This is based on Thomas Keneally’s book of the same name, based upon the actual events that resulted in the demise of Jimmy Governor during the same period. International readers will best know Keneally for Schindler’s Ark, which would later be adapted by Steven Spielberg into Schindler’s List.
The Getting of Wisdom (1978)
Bruce Beresford directs this coming-of-age tale, detailing the trials and tribulations of a young girl enrolled in a prestigious girls’ school in late 19th century Melbourne. Presented with a cheeky emphasis on the unintentional manifestations of sexuality in a more repressed time, The Getting of Wisdom holds up remarkably well.
Mad Max (1979)
This was a no-brainer, of course. George Miller’s low-budget exploitation film, set in some sort of post-apocalyptic wasteland, stood out primarily due to disproportionately good cinematography and stunt-work. Watching this trailer, it’s interesting to note that it has an American-redub, a tactic used in the American market to better engage with local audiences.
My Brilliant Career (1979)
Women are far under-represented in early Australian cinema (or most cinema for that matter), so Gillian Armstrong’s contribution is a welcome addition. Judy Davis plays a young woman in late-19th century Australia, who openly flaunts her dreams of a far more grandiose and independent life than the one she is currently living. When the arrival of a handsome man on the scene makes things far more complicated, a difficult decision must be made. Based upon the novel of the same name by famed Australian author and feminist, Miles Franklin.
Breaker Morant (1980)
During the Boer War, three men are put on trial for the unauthorised execution of prisoners. While there is no question that they committed the act, it soon becomes clear the prisoners are scapegoats for a much more institutionalised problem. Told with a uniquely Australian dryness, this may still be the finest work of Bruce Beresford’s filmmaking career.
The Club (1980)
This one will admittedly be quite inaccessible to non-Australian audiences. Bruce Beresford takes the reigns of this seminal, but perhaps rather archaic looking film about Australian Rules Football. Dissecting the nature of the game and the politics behind the scenes, the script is an adaptation of the David Williamson play of the same name. Aussies may notice the appearance of many significant Australian performers, including Graham Kennedy, Jack Thompson and John Howard (the actor, not the former Prime Minister).
Road Games (1981)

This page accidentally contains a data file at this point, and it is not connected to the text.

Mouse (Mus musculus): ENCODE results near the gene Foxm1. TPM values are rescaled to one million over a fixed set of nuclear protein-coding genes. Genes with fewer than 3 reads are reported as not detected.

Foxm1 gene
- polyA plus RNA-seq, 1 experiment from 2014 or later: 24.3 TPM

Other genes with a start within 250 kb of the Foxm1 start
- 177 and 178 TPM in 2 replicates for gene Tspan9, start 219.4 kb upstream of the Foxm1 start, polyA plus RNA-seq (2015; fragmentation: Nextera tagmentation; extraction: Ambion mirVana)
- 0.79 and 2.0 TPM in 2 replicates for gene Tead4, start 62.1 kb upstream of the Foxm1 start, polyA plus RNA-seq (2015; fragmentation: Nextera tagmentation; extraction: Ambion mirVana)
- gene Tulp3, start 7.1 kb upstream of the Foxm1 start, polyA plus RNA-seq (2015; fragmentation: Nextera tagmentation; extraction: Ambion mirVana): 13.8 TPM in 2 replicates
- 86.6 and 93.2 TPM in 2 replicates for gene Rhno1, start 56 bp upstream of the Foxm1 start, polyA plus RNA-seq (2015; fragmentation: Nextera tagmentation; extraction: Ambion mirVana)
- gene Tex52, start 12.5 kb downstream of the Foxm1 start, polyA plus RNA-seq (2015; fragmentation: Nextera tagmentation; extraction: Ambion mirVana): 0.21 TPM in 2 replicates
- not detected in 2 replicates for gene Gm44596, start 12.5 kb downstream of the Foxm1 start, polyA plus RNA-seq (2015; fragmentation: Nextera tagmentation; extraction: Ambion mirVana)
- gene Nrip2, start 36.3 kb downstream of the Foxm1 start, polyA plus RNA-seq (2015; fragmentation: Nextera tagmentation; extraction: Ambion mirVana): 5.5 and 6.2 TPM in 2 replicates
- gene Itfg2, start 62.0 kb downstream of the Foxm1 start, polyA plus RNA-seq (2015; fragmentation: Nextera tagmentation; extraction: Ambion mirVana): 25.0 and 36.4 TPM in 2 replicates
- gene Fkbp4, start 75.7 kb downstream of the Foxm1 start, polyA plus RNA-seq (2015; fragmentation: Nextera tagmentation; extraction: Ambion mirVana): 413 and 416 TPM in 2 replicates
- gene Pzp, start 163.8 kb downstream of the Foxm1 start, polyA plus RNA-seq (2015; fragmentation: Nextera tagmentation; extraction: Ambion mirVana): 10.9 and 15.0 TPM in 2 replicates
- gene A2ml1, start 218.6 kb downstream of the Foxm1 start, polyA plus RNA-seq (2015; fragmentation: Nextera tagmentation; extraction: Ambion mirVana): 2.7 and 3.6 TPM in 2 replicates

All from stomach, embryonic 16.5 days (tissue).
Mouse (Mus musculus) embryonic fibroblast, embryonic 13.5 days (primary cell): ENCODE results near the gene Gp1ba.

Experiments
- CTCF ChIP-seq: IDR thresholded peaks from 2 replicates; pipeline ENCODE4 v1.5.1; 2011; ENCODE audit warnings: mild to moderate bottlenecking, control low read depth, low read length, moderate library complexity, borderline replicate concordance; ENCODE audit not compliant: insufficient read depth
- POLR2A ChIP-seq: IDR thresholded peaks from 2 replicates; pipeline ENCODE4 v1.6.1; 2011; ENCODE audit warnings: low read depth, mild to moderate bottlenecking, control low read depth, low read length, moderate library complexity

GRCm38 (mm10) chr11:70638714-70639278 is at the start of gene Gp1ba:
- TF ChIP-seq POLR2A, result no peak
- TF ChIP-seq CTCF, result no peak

Richard Franklin, perhaps best known for his direction of the first Pyscho sequel, first proved his credentials with this Hitchcockian thriller starring Jamie-Lee Curtis and Stacy Keach. Everett De Roche’s screenplay combines beautifully with Franklin’s cold-gaze in this tale of a truck-driver and hitchhiker who find themselves in a cat-and-mouse game with a deranged serial killer.
Puberty Blues (1981)
Bruce Beresford directs another wonderful coming-of-age film, set against the backdrop of a far younger and more innocent Australia. Driven not so much by plot as it is by the day-to-day activities of teenagers attempting to garner the attentions of the opposite sex, this film provides a timeless window into a vision of youth that is both radically different and incredibly familiar in the present day.
Peter Weir’s tale of a young athlete (Mel Gibson) who enlists in the military during WWI is held in high-esteem by Australians of all ages – and for very good reason. The Battle of Gallipoli is recognised to this day in Australia as one of the defining moments in the formation of this very young nation’s identity, and has contributed significantly to the country’s egalitarian ethos – the belief in the ‘Aussie Battler’. Weir captures this spirit in a film that recognises the sacrifices made by the more than 10,000 Australian and New Zealand troops who died during the Gallipoli campaign.
Turkey Shoot (1982)
What is one of the worst Australian films of all time doing on a 100 Greatest Australian Films of All Time list? Ironic appreciation goes a long way, folks. Brian Trenchard-Smith’s train-wreck dystopian vision of a world in which political prisoners are hunted down by bored billionaires is much loved for many reasons: cheap and gratuitous gore, awful dialogue, a hairy animal-man… the list goes on. Beware the remake… Ozploitation aside, sometimes irony isn’t enough.